Mash tun build

Discussion in 'General Brewing Discussions' started by 7 Slot Brewing, Sep 9, 2013.

  1. 7 Slot Brewing

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    I had a spare igloo ware cooler whose valve had gone bad. I took the valve out and found the hole would fit the below links valve perfectly. My question is the flow out since it is not a ball valve, is that a rely big deal, or more of a patience thing?

    If this valve were to work, that makes a mash tun for under $15 including all the other parts.

    http://www.lowes.com/pd_56964-34146-M75 ... 564&rpp=32
     
  2. Ozarks Mountain Brew

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    there is rubber parts inside that are not heat rated and will decay over time, only reason I can think of
     
  3. chessking

    chessking New Member

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    Actually you don't even need a valve for a mash tun. Just make sure your output hose is elevated above the level of the fluid, and can't accidentally fall. Clamp it up with a office binder clip or something.

    Or you can use a cheap plastic valve. Check out Denny Conn's setup.

    http://hbd.org/cascade/dennybrew/

    He makes great beer, and knows his stuff, but his equipment is simple.

    To answer your question, assuming the valve can handle the temps, it really depends on how you plan to sparge. If fly sparging, then you need to be able to control the output, and usualy this is done at a slow rate of flow, so a restrictive valve is no problem. If batch sparging, then the flow rate is whatever the valve will allow. Open her up and let it drain. A restrictive valve only adds a little time to the lauder, but probably not enough to what is an already long brew day. But as I mentioned earlier, lacking a valve does not keep you from brewing. Save up and get the valve you want, go without, or compromise, but keep on brewing.
     
  4. 7 Slot Brewing

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    Thanks guys. I saw Dennys post, and I am on the same wavelength of function over looks :) never even thought about the hose just bent up until ready to drain.

    I decided to do it similar to Larrys Blog here, not to mention the boiler valve had no indication it was lead free, but instead stated not approved for "drinking" water in states x and x ( can't remember which ones )

    I plan to do batch sparging. But if I have the valve then fly sparging could be possible...i think ;)

    I will post pics once all done.
     
  5. Nosybear

    Nosybear Well-Known Member

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    Just DON'T make the mistake I did and put a right-angle fitting on the outlet - that's a recipe for stuck mashes. I have a couple of sparge procedures in my arsenal: Batch sparging works well if I have room in the cooler - I'm using a 10 Gal Igloo with a false bottom. Last weekend I did a Doppelbock with 18.5# malt at 1.5 Qt/Lb - no room for a mash-out or batch sparge. So I heated my sparge water to 168° then, when the wort got low enough I could see the grain, added a few quarts water. Lost about 4 points that way - sugars left in the grain - but then, close enough for homebrew. And I gained the time necessary for a second recirculation!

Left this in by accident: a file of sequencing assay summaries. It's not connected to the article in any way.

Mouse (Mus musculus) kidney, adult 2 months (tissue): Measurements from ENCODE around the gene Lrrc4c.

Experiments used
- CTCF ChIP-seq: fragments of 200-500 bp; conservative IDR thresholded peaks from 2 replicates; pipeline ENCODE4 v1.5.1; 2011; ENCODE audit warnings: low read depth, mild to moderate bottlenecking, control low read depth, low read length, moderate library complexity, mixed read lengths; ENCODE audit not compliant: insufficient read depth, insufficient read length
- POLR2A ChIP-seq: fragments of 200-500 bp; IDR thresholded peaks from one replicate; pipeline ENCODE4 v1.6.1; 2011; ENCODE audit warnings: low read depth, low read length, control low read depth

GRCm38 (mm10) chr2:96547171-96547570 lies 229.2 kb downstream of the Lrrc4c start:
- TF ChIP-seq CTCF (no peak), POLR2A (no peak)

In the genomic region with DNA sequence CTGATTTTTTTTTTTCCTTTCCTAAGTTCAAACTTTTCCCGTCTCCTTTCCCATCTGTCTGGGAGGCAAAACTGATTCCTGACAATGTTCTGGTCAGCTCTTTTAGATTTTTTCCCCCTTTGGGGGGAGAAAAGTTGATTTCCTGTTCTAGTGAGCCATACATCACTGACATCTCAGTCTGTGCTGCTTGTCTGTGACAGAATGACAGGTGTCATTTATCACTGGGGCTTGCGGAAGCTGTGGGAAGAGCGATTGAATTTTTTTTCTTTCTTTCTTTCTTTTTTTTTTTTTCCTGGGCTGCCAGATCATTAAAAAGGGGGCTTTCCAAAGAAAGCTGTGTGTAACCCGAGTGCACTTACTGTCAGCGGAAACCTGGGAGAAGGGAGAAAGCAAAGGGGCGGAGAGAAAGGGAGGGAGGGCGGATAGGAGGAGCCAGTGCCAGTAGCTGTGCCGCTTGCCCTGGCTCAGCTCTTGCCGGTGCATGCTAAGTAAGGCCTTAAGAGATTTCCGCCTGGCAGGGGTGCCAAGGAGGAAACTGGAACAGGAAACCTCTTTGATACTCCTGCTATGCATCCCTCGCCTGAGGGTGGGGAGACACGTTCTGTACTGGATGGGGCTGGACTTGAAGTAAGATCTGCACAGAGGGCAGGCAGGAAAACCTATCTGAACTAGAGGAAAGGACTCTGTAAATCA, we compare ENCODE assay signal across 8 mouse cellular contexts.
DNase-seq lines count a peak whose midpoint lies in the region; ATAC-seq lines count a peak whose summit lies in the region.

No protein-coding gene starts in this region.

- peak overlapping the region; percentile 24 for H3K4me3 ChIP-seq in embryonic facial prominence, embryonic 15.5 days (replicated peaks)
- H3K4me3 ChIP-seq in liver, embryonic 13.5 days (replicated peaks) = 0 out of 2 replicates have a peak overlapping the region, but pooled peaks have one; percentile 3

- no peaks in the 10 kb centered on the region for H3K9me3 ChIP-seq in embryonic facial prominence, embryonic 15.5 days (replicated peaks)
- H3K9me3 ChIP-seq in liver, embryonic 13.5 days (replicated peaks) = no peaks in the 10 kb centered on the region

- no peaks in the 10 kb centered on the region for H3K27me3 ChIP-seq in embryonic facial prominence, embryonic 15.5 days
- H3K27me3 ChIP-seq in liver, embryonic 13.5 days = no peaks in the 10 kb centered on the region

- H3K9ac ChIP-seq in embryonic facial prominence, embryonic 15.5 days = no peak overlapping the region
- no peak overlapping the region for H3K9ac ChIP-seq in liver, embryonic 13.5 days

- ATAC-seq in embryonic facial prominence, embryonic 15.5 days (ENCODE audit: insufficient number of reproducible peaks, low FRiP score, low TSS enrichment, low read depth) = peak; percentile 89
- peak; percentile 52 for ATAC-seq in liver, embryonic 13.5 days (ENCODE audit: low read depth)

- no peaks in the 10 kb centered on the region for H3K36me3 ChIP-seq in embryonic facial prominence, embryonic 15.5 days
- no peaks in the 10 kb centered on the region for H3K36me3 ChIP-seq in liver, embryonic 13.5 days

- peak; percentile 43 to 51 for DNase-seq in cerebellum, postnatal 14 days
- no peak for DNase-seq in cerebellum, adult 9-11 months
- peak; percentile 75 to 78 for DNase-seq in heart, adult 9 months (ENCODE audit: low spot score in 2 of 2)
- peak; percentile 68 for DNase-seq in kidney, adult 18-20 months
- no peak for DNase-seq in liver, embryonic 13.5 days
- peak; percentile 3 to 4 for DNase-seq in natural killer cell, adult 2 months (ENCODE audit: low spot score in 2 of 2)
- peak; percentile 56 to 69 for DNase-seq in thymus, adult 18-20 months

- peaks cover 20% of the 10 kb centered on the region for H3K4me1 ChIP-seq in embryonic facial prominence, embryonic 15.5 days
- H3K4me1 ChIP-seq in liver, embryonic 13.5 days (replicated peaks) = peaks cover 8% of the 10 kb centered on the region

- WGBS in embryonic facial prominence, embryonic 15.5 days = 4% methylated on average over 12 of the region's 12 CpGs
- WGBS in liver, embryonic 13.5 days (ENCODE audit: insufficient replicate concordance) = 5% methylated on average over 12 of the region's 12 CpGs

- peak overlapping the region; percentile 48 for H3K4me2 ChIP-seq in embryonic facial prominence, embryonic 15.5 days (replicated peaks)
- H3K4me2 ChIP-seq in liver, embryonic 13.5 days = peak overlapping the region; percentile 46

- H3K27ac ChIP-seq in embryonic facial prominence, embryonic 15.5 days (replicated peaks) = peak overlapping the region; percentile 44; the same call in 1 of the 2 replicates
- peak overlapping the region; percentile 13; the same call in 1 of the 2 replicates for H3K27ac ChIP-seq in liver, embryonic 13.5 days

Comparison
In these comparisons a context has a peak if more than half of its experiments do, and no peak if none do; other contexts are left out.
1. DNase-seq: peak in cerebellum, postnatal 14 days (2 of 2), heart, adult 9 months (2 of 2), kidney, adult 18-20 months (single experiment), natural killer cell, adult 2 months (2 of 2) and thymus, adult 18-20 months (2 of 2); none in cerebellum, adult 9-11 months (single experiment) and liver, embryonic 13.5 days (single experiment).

6. 7 Slot Brewing

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    I ALMOST did that! In fact the boiler drain would have created that just by its design. I changed things up though and used some brass parts I had laying around. It is only a 5 gallon for now since I am just doing PM. If I find a killer deal on a 10 gallon cooler, I can always move the stuff over.
     

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  7. Krimbos

    Krimbos Member

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    Now you tell me....
     
  8. Ozarks Mountain Brew

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    cheap New 10 gallon cooler only $51.99

    http://www.zorotools.com/g/00055135/k-G ... Mgody0oAuA

    I prefer to use brew in a bag in a 10 or 15 gallon pot, just pull the bag out; put it in a 7 gallon bucket, add sparge water on top then poor it back in, works very well for little money or mess
     
  9. Nosybear

    Nosybear Well-Known Member

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    Somewhere on the Internet (and we all know there's nothing but truth out there, right?) I saw the design that included a right-angle fitting. So I tried it. After stuck mash after stuck mash, I finally decided it was the problem and took it off. Last weekend, a foot or more of grain in the cooler, no problems. Moral: Don't believe everything you read about brewing on the Internet or, as I once heard in a movie, it's all true, especially the lies!
     
  10. Nosybear

    Nosybear Well-Known Member

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    Quality: No concerns for hot-side oxidation? You're pouring hot wort back and forth, there's a strong possibility you're oxygenating it. That said, I've read on the Internet (and we all know it's all true, right) and in some brewing book - can't remember where - that fears of hot-side oxidation are vastly overblown. Use these numbers for comparison, actual mileage may vary.
     
  11. Ozarks Mountain Brew

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    never had it, actually most of the time get too much flavor and too much efficiency the way I brew, then I filter and it cuts it back lol

    no splashing now lol, use a hose and pump , submerge the hose under the liquid level
     

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